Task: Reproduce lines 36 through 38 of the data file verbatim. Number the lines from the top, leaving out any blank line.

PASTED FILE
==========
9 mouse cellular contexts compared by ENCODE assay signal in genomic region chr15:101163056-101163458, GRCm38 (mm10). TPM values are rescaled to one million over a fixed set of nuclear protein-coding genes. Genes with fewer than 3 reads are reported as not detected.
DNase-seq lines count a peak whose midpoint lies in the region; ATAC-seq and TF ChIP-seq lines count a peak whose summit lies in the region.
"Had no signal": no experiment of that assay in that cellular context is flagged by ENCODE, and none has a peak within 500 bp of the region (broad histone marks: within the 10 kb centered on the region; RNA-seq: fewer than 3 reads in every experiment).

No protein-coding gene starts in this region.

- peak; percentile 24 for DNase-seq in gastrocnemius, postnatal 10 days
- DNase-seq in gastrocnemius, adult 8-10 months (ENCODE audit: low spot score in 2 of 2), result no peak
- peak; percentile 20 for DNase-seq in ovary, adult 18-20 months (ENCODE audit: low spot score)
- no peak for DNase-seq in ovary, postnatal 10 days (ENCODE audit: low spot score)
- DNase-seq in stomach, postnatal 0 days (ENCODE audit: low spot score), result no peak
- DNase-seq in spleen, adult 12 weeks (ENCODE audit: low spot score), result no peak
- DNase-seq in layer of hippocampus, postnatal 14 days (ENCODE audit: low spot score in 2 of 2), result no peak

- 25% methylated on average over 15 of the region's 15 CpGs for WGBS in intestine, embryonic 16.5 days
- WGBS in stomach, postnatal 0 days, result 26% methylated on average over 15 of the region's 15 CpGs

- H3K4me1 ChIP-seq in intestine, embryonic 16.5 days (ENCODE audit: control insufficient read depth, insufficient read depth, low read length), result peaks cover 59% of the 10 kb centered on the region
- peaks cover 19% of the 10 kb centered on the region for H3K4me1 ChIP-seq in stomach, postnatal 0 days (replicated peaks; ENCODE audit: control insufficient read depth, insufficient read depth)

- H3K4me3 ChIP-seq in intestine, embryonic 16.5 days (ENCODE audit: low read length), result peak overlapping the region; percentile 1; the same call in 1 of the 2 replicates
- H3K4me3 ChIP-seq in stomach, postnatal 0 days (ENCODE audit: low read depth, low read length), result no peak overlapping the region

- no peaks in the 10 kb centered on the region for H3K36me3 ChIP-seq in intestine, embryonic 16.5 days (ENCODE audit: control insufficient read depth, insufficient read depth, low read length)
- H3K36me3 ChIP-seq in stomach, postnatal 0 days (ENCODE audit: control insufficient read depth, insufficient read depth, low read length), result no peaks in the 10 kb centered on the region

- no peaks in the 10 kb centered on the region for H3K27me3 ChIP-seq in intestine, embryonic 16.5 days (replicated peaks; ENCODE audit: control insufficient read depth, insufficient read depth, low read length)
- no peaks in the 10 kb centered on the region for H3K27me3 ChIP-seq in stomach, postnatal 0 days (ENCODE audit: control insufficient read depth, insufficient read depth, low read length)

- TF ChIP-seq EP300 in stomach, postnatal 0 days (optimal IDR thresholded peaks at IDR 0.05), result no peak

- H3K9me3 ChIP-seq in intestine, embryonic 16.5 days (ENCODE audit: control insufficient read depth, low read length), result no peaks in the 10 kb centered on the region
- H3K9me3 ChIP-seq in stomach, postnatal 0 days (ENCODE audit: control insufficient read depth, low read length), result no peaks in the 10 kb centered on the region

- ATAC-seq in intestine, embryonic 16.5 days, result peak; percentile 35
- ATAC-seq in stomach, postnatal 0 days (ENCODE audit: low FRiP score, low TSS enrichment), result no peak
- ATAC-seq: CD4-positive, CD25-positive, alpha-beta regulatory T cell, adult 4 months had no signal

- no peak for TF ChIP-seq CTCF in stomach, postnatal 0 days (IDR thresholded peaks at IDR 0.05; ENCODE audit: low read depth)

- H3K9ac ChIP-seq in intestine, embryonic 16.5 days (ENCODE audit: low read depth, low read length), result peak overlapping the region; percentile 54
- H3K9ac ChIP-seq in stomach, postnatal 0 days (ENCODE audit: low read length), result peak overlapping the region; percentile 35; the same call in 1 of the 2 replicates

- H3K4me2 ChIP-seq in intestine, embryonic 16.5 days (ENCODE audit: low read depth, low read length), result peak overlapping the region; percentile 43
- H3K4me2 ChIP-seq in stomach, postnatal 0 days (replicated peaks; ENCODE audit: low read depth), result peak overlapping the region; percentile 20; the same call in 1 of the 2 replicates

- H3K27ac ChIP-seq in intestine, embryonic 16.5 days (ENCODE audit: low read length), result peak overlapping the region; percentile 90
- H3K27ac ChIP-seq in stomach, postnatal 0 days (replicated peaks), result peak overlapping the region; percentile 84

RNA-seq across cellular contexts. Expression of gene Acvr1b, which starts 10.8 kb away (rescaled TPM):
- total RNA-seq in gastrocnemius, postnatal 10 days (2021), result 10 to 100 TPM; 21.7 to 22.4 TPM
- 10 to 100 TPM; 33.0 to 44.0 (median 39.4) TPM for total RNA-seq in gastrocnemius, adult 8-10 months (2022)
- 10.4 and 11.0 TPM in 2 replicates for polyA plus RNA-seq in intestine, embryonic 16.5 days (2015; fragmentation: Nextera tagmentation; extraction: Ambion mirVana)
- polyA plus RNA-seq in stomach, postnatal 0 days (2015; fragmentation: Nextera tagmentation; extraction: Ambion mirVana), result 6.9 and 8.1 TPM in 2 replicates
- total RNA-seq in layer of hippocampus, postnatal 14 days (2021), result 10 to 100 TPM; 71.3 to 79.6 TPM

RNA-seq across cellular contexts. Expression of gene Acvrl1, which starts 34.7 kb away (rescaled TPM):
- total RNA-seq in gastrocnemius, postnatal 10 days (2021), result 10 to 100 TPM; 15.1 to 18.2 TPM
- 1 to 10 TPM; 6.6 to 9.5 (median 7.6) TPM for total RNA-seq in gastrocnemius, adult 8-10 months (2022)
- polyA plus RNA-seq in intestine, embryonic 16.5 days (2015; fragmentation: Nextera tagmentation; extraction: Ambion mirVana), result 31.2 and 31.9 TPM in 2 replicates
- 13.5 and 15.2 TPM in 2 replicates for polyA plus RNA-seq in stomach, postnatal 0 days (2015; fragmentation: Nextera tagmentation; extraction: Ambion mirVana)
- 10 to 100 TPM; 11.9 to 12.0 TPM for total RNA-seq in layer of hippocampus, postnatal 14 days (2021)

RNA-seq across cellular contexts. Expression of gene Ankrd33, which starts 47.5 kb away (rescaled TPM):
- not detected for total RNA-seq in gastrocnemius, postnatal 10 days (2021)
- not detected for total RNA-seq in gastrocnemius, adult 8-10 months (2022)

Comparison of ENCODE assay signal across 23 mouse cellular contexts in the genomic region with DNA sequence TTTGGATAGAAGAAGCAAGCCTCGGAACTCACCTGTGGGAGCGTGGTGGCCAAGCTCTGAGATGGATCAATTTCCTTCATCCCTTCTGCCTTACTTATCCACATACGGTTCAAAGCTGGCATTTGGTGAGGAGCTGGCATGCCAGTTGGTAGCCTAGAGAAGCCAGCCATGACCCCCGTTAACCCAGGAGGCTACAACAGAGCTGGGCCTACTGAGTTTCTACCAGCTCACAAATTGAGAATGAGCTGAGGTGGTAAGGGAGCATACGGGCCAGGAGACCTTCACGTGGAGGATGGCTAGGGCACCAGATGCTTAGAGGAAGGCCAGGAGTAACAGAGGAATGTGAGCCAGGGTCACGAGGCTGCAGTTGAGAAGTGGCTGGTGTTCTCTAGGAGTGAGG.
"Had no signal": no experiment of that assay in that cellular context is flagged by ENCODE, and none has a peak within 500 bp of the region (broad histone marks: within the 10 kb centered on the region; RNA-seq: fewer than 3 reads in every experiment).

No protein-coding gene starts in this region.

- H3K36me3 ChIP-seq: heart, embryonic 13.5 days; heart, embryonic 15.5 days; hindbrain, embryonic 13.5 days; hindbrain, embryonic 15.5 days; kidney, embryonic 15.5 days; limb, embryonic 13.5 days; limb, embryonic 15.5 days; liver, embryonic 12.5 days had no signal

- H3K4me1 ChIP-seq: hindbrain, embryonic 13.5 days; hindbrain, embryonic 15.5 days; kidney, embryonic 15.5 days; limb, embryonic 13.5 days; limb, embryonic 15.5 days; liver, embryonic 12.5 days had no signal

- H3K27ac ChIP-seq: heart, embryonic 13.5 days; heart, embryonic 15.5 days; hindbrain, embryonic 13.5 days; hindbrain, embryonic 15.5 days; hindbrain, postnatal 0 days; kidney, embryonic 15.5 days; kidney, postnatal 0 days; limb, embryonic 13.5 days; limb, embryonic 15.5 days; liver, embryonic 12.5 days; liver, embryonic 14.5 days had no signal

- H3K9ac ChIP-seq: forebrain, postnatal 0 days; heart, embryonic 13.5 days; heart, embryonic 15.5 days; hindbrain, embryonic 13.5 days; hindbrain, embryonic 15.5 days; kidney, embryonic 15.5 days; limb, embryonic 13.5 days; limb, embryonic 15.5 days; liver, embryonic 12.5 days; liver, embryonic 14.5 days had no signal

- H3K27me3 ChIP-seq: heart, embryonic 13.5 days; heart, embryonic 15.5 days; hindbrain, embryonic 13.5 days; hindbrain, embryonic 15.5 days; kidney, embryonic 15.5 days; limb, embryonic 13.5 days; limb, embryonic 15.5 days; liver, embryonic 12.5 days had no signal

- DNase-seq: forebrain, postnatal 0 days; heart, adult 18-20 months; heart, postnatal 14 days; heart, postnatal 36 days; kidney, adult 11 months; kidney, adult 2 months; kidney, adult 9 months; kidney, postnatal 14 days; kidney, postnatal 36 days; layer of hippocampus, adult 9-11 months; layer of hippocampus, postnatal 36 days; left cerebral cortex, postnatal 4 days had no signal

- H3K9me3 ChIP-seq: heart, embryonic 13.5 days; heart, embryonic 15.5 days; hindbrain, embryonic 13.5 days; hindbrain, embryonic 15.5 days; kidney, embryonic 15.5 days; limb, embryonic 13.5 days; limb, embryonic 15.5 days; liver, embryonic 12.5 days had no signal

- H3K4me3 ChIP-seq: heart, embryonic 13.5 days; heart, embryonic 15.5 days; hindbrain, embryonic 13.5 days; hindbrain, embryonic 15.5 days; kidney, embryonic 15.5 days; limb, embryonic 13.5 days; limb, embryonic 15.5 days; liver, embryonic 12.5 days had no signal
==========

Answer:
- total RNA-seq in gastrocnemius, postnatal 10 days (2021), result 10 to 100 TPM; 21.7 to 22.4 TPM
- 10 to 100 TPM; 33.0 to 44.0 (median 39.4) TPM for total RNA-seq in gastrocnemius, adult 8-10 months (2022)
- 10.4 and 11.0 TPM in 2 replicates for polyA plus RNA-seq in intestine, embryonic 16.5 days (2015; fragmentation: Nextera tagmentation; extraction: Ambion mirVana)